});
    

    You can control what to throw and the timing of the clause as in filter. These clauses do not throw by default, if you want to catch it, attach a catch handler:

    rafx
        .async(0) //not truthy
        .ifTruthy(function(v, rest){
           return "whatever";
        }, "rest")
        .then(function(v){
            //not executed
        })
        .catch(function(e){
            console.log(e.message); //Value Cannot Be Converted To Truthy
        });
    

    Returns

    Thenable

    thenable.recurse(function[, args])

    thenable.loop(function[, args])

    thenable.do(function[, args])

    <prt.Thenable.prototype.recurse>


    Executues the following function and the arguments if any, with this pointing out to the current thenable (the thenable that recurse is called from)

    The function is executed until the until block returns true, or the while block return false. The thenable following the until clause will receive the latest return value from the recurse loop:

    rafx
        .async(2)
        .recurse((v,o) => {o.i += v; return o.i;}, {i:0}) //v === 2
        .until((r,o) => r > 10)
        .then(function(r){
            //r === 12
        });
    

    You can also use while instead of until

    rafx
        .async(2)
        .recurse((v,o) => {o.i += v; return o.i;}, {i:0}) //v === 2
        .while((r,o) => r < 10)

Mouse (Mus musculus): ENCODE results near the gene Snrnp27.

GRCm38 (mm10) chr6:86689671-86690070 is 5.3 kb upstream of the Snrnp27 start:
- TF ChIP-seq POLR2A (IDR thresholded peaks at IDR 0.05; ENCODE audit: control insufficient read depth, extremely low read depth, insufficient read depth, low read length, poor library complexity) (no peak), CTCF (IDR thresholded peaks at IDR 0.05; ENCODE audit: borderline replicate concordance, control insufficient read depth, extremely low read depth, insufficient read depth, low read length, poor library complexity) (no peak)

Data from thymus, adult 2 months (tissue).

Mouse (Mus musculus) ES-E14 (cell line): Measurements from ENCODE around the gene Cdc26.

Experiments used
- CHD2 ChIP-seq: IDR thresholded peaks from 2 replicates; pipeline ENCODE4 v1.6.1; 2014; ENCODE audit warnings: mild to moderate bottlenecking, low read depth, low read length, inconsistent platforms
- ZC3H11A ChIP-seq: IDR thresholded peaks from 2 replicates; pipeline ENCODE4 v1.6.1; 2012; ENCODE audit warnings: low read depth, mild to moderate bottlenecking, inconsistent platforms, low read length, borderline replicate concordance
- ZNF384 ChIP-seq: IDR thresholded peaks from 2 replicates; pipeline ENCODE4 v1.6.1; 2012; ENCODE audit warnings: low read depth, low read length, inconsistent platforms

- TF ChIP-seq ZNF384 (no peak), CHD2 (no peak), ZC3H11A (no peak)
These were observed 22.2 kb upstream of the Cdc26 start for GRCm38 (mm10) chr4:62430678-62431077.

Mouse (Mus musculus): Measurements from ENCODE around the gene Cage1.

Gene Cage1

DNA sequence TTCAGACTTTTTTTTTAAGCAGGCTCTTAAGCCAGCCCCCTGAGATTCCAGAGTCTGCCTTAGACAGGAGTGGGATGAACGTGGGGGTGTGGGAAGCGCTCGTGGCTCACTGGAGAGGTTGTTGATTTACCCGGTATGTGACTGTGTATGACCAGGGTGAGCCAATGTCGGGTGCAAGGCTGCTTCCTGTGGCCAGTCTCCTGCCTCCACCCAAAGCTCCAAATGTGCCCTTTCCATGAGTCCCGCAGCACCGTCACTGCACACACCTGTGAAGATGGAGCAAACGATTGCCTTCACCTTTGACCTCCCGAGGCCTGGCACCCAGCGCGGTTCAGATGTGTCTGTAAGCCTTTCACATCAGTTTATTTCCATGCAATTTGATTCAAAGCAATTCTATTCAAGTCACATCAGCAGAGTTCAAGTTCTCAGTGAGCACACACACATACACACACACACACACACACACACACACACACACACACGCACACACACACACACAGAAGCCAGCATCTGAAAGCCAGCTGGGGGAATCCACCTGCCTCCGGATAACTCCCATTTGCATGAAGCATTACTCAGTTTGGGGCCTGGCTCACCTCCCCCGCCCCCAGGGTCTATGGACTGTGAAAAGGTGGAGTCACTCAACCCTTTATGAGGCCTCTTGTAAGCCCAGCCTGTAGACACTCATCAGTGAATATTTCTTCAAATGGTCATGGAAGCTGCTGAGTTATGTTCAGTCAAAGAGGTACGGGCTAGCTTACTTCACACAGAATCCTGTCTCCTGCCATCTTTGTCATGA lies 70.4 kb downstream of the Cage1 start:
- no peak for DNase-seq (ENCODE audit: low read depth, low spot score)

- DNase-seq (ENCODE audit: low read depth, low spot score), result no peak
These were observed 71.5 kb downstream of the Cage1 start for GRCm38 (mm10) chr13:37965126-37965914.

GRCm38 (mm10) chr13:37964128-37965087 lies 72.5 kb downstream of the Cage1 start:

.then(function(r){
            //r === 10
        });
    

    Do not use recurse with animations, because recurse is aware of what is returned inside the function, meaning if it is a thenable or series of nested thenables, recurse will wait for them to complete. Use animate instead

    Returns

    Untillable

    thenable.animate(function[, args])

    thenable.recurseShallow(function[, args])

    <prt.Thenable.prototype.animate>


    Executues the following function and the arguments if any, with this pointing out to the current thenable (the thenable that animate is called from)

    The function is executed until the until block returns true, or the while block return false. The thenable following the until clause will receive the latest return value from the recurse loop:

    const o = {i:0};
    let j = 0;
    rafx
        .async(2)
        .animate(function(v, rest){
            ++rest.i;
            j++;
            return v;
        }, o)
        .until(function(v, rest){
            return rest.i + v === 12;
        })
        .then(function(v){
            //v === 2
            //o.i === 10
            //j === 10
        });
    

    Do not return a thenable inside an animate clause, only use ordinary objects or variables because animate will not wait for the thenable's completion. Use recurse instead.

    Returns

    Untillable

    rafx.repeat(function[, args[, options]]) <prt.repeat>


    Creates a repeating function that can be controlled via a controller. The options argument can contain 3 fields, throw, handler and thisArg. All are optional.

    rafx
        .repeat(
            function(arg, ctrl){
                // 'this' refers to "whatever"
                arg.c++;
                if(arg.c > 20){
                    // your options below
                    throw new Error("wrong error message"); // option 1
                    ctrl.kill //option 2
                    ctrl.resume //option 3
                    ctrl.pause // option 4
                }
            },
            {
                c:0
            },
            {
                /*if you throw, e will be the error, if handler is specified and ctrl.kill is invoked, e will be null*/
    
                handler:function(e,arg){